Skip to main content


Rethinking Royalties: Spotify’s New Streaming Threshold

Posted on    by CREATe Team
BlogRapid Responses

Rethinking Royalties: Spotify’s New Streaming Threshold

By 24 November 2023March 28th, 2024No Comments

Spotify, the leading music streaming service, is on the brink of implementing significant alterations to its royalty payment structure. The change is aimed at addressing 3 key areas: the earnings of low-streaming acts, the categorisation of non-music tracks, and the issue of fraud by distributors and labels.

Of the proposed regulations, our focus today narrows down on one change: the introduction of a minimum 1,000 streams within the preceding 12 months to be eligible for royalties. Spotify’s stance on this change is clear: the platform asserts that it will not increase its revenue; instead, it will redistribute the existing music royalty pool more effectively, which remains unchanged in its total value. Notably, Spotify indicates that 99.5% of all streams on its service are of tracks that already surpass this 1,000-stream benchmark annually, consequently standing to gain more.

In this post, edited by Knowledge Exchange Officer Arthur Ehlinger, CREATe researchers explore what this new policy might mean for the ecosystem of music creation and distribution.

Bing Image Creator prompted with “a Spotify-shaped pie being divided in a gothic noir style”


Joost Poort (CREATe Fellow) – Associate Professor and Co-director Institute for Information Law – University of Amsterdam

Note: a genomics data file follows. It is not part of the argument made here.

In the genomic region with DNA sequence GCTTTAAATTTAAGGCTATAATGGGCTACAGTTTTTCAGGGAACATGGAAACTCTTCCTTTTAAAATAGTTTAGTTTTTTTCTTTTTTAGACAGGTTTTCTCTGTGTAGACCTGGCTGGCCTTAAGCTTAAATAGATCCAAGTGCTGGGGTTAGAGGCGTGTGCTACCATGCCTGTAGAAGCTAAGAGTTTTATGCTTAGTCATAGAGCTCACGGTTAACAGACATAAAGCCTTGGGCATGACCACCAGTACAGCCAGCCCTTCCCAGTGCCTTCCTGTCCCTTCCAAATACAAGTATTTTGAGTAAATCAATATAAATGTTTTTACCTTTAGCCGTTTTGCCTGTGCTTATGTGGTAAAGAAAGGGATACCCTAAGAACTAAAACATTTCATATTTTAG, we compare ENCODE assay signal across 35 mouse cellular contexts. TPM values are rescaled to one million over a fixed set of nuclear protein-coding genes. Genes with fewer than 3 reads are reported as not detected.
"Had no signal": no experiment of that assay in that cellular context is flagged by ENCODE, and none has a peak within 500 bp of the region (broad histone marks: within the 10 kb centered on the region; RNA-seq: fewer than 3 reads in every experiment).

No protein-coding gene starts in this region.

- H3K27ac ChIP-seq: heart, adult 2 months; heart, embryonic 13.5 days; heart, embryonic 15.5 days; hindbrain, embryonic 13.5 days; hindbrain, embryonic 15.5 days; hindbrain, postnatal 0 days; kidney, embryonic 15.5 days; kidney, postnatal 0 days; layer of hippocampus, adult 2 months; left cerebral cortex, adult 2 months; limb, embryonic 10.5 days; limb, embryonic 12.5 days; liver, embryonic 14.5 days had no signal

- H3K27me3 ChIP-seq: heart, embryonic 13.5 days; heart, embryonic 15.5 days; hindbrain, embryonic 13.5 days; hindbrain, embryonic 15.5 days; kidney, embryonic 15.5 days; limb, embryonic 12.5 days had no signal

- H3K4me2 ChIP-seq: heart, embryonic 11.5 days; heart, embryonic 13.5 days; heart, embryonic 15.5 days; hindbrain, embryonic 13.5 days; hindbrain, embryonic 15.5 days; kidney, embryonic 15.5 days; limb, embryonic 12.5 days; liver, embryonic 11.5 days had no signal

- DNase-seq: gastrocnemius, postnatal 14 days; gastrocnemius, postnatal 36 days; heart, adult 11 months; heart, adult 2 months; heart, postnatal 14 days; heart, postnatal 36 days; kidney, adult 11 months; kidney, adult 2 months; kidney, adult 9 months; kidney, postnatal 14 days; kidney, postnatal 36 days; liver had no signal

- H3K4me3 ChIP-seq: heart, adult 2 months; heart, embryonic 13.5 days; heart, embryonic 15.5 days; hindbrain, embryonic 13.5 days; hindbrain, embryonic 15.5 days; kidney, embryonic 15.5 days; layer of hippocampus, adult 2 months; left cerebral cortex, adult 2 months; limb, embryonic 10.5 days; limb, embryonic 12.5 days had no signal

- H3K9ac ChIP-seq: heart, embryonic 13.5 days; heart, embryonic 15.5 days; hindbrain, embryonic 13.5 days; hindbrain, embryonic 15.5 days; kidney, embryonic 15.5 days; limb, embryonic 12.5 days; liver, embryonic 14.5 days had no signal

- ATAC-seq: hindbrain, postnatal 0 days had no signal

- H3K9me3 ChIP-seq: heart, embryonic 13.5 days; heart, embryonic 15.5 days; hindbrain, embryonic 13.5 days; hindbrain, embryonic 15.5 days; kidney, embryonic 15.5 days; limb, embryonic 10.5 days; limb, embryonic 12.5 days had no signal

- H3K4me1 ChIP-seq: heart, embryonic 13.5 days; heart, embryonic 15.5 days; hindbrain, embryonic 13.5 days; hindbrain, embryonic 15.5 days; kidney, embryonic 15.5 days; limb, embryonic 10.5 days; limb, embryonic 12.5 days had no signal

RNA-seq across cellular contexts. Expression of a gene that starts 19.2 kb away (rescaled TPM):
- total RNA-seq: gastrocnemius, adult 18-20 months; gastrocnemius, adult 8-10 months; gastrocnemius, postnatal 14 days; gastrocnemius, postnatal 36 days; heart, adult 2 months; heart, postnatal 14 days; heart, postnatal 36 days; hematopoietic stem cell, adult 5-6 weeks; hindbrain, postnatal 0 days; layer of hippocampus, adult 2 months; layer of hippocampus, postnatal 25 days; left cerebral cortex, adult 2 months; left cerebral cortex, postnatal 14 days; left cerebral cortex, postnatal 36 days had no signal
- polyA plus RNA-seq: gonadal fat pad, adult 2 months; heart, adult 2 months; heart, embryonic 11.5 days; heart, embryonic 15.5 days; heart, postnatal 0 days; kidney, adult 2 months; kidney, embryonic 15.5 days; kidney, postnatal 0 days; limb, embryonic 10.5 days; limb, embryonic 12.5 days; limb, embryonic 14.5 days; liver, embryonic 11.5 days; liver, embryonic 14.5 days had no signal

“People and companies respond to economic incentives. This is why tax systems need to be revised every now and then, and the same goes for Spotify’s royally payout rules. The 0,5% percent of total royalties which is allegedly affected by this is still a handsome pot of money of around $40 million per year. Is it fair to deprive a group of rightsholders from this? The normative answer here is an obvious ‘no’: small, indie artists deserve our sympathy and access to the very long tail of around a hundred million tracks is what makes Spotify so attractive to consumers.

But there is also an efficiency argument here. Allegedly, the cut-off would affect tracks with a less than 5 $cent payout per month. Here, we find many tracks for which the processing costs of the payout exceed the actual payout by far. As these transaction costs ultimately come out of the budget available for rightsholders, one could reframe the earlier question as: is it fair to seek a balance between penny-payouts and their transaction costs, to the benefit of rightsholders at large? I believe here, the answer should be ‘yes’.”